AI (Artificial Intelligence) is hot now. Tesla CEO Elon Musk is talking about it, which means it’s due to any time. Musk believes that AI is a huge danger to humans and has donated $10 million to help keep AI “.” The super-entrepreneur actually thinks that AI can be evil. Musk isn’t as hyper-loopy as you might think—many share his worries.
AI, experts say, is a risk partly because computer abilities are accelerating and partly because computers are becoming ubiquitous, as in the soon-to-arrive IOT (Internet of Things).
It’s now cheap and easy to put a CPU, some memory, and a wireless transmitter/ receiver into even very small devices. Give them all IP addresses, which is also simple, and your dishwasher and vacuum cleaner can communicate with the world.
Of course, the IOT opens up new terrain for hackers. If bad guys can disrupt a nuclear plant, why not your refrigerator? And we worried about the dish running away with the spoon.
Back to AI.
For decades, people have predicted the imminent appearance of a brainy computer like “HAL 9000” from the 1968 film, 2001: A Space Odyssey. The idea that a real world iteration of HAL would necessarily become a danger to people has never been universally held, and there’s been lots of work to build a human-like computer system.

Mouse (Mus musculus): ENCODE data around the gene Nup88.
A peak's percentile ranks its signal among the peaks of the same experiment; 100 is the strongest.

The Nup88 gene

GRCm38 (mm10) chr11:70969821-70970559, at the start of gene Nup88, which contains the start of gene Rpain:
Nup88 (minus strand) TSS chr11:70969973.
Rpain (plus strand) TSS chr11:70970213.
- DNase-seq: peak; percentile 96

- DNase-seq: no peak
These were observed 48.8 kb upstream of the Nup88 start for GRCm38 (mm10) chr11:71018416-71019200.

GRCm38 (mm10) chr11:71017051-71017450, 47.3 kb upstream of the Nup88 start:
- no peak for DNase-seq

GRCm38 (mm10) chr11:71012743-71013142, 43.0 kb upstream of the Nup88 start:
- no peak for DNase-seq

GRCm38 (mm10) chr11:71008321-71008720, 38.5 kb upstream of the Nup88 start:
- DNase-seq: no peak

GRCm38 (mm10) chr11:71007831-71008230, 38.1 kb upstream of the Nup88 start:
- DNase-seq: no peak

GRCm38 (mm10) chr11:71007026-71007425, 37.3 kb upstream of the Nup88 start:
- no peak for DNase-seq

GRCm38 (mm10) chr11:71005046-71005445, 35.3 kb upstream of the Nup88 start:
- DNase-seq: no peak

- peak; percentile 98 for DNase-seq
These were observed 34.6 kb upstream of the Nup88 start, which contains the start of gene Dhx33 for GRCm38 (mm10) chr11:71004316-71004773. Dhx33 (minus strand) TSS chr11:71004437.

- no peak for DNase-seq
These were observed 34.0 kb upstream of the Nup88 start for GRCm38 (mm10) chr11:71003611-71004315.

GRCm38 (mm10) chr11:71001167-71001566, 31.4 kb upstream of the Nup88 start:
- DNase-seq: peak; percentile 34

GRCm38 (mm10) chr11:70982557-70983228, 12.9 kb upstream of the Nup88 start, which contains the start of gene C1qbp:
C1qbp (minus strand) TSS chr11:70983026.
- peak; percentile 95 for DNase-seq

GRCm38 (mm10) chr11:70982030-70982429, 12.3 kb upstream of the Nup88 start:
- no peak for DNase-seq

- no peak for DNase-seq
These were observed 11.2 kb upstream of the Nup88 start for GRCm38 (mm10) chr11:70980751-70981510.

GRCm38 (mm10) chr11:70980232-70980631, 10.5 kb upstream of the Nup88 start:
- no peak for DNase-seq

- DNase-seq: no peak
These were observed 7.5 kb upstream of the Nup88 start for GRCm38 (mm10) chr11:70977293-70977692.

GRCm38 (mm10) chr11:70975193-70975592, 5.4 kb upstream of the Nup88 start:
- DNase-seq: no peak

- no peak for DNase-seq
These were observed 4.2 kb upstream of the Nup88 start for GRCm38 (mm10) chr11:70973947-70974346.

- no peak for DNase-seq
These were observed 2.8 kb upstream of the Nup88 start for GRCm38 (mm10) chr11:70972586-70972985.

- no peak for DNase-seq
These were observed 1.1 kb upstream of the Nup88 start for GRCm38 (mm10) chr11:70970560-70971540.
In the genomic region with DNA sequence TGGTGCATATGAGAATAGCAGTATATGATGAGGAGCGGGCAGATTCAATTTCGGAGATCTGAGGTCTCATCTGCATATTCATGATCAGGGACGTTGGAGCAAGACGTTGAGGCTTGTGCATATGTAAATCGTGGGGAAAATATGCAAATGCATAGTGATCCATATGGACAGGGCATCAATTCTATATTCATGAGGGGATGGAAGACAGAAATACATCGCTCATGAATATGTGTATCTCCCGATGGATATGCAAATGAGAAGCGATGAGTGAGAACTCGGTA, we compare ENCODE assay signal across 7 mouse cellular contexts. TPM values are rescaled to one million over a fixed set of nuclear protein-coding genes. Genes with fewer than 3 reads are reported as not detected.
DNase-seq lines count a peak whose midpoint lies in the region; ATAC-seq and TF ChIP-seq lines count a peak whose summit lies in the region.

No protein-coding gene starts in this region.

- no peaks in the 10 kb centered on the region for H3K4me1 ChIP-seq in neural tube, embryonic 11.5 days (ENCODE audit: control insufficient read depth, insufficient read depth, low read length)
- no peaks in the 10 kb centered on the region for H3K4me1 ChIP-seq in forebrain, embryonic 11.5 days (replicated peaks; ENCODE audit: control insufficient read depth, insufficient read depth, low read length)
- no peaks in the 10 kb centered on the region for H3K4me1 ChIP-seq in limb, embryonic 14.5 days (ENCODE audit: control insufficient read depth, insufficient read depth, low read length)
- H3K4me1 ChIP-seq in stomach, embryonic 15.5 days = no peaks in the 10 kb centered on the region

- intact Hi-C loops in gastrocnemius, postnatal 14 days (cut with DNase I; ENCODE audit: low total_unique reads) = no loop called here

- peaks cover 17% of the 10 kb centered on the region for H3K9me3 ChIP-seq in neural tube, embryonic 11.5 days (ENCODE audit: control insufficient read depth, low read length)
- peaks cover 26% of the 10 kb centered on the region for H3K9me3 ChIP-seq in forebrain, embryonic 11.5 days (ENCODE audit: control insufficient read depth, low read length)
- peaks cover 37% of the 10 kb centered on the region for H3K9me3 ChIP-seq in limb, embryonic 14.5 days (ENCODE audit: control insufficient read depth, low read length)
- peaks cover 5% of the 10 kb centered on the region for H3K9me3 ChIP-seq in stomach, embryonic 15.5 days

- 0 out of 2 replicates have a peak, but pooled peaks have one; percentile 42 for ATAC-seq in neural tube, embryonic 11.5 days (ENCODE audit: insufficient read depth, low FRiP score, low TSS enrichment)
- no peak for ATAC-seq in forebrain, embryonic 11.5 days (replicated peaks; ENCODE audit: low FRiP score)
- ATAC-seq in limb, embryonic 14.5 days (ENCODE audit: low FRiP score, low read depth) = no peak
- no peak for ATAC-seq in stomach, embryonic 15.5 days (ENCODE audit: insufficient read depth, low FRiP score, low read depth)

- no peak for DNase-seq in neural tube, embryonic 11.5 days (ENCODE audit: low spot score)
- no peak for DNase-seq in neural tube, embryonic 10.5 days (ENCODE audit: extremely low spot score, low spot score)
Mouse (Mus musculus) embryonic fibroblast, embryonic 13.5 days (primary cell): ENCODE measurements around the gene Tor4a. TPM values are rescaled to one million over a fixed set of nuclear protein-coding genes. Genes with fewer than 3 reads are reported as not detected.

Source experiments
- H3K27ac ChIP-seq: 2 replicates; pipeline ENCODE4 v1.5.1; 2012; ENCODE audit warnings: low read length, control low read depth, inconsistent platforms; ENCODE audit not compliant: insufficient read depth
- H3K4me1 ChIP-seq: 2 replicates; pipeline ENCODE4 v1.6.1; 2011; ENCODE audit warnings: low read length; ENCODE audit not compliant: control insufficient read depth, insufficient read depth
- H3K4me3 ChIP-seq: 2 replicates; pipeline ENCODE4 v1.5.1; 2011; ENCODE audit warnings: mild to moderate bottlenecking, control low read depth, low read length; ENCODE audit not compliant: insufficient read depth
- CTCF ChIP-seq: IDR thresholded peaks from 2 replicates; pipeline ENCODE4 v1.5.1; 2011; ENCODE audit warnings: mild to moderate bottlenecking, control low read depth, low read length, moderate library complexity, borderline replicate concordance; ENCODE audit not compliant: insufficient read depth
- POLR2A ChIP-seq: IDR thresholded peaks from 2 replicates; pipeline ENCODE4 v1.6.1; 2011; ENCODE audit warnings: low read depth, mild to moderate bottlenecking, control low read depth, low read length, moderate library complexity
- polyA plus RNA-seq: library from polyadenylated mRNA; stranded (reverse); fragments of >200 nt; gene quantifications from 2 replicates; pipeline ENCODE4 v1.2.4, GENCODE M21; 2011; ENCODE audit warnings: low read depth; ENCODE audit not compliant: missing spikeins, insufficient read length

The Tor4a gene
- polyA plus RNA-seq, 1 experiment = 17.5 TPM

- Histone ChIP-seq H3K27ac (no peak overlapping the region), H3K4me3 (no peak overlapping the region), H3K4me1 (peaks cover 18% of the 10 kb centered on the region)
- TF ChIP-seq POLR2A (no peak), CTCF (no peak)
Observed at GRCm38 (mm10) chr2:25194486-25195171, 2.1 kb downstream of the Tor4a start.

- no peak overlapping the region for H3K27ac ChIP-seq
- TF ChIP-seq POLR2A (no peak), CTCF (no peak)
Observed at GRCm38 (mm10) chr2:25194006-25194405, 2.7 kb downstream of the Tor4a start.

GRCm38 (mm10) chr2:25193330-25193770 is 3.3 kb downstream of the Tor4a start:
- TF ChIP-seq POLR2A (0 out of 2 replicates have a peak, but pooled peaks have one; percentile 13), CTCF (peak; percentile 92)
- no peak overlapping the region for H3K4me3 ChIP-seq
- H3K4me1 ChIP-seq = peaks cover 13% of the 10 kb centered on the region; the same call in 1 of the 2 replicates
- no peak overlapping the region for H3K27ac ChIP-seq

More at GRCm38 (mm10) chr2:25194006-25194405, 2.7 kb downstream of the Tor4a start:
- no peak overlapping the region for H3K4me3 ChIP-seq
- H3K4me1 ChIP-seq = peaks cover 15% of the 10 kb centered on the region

Progress has been slower than many expected because, while computers have gotten vastly more powerful, the one-thing-at-a-time process of digital logic doesn’t compare in speed to the many-actions-at-once operation of the neural networks humming along in the brain. Neural networks are still a work in progress, but computer researchers have found that you can get something similar by combining vast arrays of fast CPUs with huge databases of information.
IBM, which leads the field at the moment, is spending an enormous amount of time just reading information about cancer into its supercomputer. Once the machine knows all, they believe it can significantly improve care and lower costs.
An area of AI that’s getting significant attention at the moment is the self-driving car. Google has one. will follow soon. I’m not convinced. Expert engineers argue that automobile engine bays are “harsh environments” for computers and that the resulting are very challenging to deal with in software.
That’s even before someone hacks into your IP-connected vehicle-
Me to Google car: “Let’s go to work.”
Google car to me: “Later. I have some coupons for Costco.”
So, to be safe, I’ll just take the Metro. Hmm...maybe not.
OK. Telecommuting it is.
Here I am, secure at home on the couch with my laptop, watching the brainy robotic vacuum cleaner do it’s thing, rolling across the floor, casually wielding a…Ohmygod! Where did you get that knife! Have you been talking to the dishwasher? Aaaaaaah!